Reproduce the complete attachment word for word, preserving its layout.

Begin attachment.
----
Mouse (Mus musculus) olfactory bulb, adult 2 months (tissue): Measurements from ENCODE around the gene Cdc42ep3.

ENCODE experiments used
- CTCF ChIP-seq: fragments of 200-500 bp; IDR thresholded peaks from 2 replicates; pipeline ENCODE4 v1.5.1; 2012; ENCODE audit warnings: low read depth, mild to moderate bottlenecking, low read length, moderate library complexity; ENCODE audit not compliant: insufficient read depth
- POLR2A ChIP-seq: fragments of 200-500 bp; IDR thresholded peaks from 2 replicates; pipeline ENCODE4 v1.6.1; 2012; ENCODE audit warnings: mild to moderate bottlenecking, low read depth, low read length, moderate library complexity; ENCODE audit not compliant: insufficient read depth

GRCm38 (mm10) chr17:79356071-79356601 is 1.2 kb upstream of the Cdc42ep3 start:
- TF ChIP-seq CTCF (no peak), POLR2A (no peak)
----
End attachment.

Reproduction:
Mouse (Mus musculus) olfactory bulb, adult 2 months (tissue): Measurements from ENCODE around the gene Cdc42ep3.

ENCODE experiments used
- CTCF ChIP-seq: fragments of 200-500 bp; IDR thresholded peaks from 2 replicates; pipeline ENCODE4 v1.5.1; 2012; ENCODE audit warnings: low read depth, mild to moderate bottlenecking, low read length, moderate library complexity; ENCODE audit not compliant: insufficient read depth
- POLR2A ChIP-seq: fragments of 200-500 bp; IDR thresholded peaks from 2 replicates; pipeline ENCODE4 v1.6.1; 2012; ENCODE audit warnings: mild to moderate bottlenecking, low read depth, low read length, moderate library complexity; ENCODE audit not compliant: insufficient read depth

GRCm38 (mm10) chr17:79356071-79356601 is 1.2 kb upstream of the Cdc42ep3 start:
- TF ChIP-seq CTCF (no peak), POLR2A (no peak)